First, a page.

278 THE BASIN OF EASTERN PERSIA AND SISTAN.
plain and the swamp are absent, and the lake at high water meets the gravel desert. In approaching Sistan on this side by the ordinary route from the northwest, the traveler must pass through the Gate of Bendan, a gorge cut across a low ridge of limestone. The bottom of the gorge is filled with fine alluvium, chiefly silt, which is rapidly being cut away by the stream (cf. the Kanab canyon in Utah, ante p. 272). The latter has intrenched itself to a depth of zo feet. This gate is remarkable for its large grove of date palms, which flourish here in the shelter of the mountains, although alsewhere in Sistan the violent wind prevents their growth.
Southwest of Bendan the alluvium of the gorge broadens into the gravel-covered desert of Sistan. As far as the eye can reach it encounters a smooth expanse of small dark pebbles, clean swept by the wind, and devoid of vegetation except for a small bunchy weed every two or three hundred feet (fig. 164). Valleys are incised in this plain, but are so sharply depressed as not to break the lifeless monotony of the gravel, which is only interrupted by islands of buried mountains. The valleys are
Fig. 164.—A Typical Portion of the Gravel Desert northeast of Sistan.
universally terraced. Along the Bendan stream a second terrace soon develops below that at the gate. These two continue to the mouth of the valley, varying in height, but very persistent. In many places a third small terrace appears below these, but it is not persistent. All along the west shore of the lake the same thing seems to be true ; the main streams are bordered by two good terraces and there are traces of a third. In the side valleys the two lower terraces soon disappear.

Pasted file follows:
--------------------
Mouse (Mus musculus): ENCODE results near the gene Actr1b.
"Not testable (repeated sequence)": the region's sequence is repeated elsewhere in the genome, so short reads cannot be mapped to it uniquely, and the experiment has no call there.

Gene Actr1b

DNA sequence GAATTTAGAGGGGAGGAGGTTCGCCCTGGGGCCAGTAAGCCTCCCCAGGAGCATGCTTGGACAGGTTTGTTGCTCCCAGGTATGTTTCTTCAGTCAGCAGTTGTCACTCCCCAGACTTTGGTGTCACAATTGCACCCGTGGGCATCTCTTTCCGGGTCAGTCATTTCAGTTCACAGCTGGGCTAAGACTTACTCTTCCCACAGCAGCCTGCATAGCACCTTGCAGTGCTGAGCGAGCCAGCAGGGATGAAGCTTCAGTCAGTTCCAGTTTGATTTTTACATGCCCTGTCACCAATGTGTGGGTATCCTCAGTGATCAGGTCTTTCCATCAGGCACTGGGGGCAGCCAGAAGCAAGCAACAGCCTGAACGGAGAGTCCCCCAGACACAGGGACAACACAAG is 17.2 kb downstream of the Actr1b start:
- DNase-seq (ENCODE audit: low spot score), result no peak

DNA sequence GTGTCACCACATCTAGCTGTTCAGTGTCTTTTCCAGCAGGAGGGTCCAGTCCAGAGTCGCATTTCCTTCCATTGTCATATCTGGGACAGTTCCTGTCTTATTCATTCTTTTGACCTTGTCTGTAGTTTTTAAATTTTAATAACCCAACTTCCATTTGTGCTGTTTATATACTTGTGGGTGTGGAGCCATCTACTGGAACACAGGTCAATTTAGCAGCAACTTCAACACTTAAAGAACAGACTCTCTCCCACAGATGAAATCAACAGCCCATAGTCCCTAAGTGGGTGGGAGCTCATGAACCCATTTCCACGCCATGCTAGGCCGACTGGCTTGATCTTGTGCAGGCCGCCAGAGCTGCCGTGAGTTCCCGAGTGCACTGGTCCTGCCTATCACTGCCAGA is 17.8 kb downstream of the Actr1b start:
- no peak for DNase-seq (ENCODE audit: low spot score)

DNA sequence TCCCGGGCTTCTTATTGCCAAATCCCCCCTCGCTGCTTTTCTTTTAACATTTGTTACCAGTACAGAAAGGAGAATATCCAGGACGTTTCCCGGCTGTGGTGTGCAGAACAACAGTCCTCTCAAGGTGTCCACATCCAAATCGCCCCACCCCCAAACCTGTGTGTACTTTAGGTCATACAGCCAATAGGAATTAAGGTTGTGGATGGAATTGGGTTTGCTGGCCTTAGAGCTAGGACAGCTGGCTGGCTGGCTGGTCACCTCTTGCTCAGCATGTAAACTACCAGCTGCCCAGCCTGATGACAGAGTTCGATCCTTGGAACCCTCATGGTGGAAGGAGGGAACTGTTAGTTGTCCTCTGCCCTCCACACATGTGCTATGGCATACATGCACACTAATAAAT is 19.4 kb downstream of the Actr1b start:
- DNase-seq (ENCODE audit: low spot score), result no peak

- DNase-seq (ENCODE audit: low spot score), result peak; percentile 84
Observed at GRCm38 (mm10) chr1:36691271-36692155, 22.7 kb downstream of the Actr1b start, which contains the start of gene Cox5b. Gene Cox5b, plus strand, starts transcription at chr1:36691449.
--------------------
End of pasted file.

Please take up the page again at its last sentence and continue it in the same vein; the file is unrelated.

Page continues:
East of Bendan the gravel desert suddenly comes to an end in the steep bluffs which border the lake on the northwest. At Bereng, where the road to Sistan crosses the " hamun " (swamp) the bluffs are only 20 or 3o feet high, and stand somewhat back from the water. Farther north, however, they approach the water until they are undercut by it and form almost perpendicular cliffs ioo feet high. Still farther north, near Kharikha and Kuh-i-Chaku, the total height of the bluffs becomes 300 or 40o feet, although they stand farther from the lake and are not to-day being undercut. Just how far these bluffs extend is not known. I followed them for 4o miles from Bereng to the northwest corner of the lake, and saw them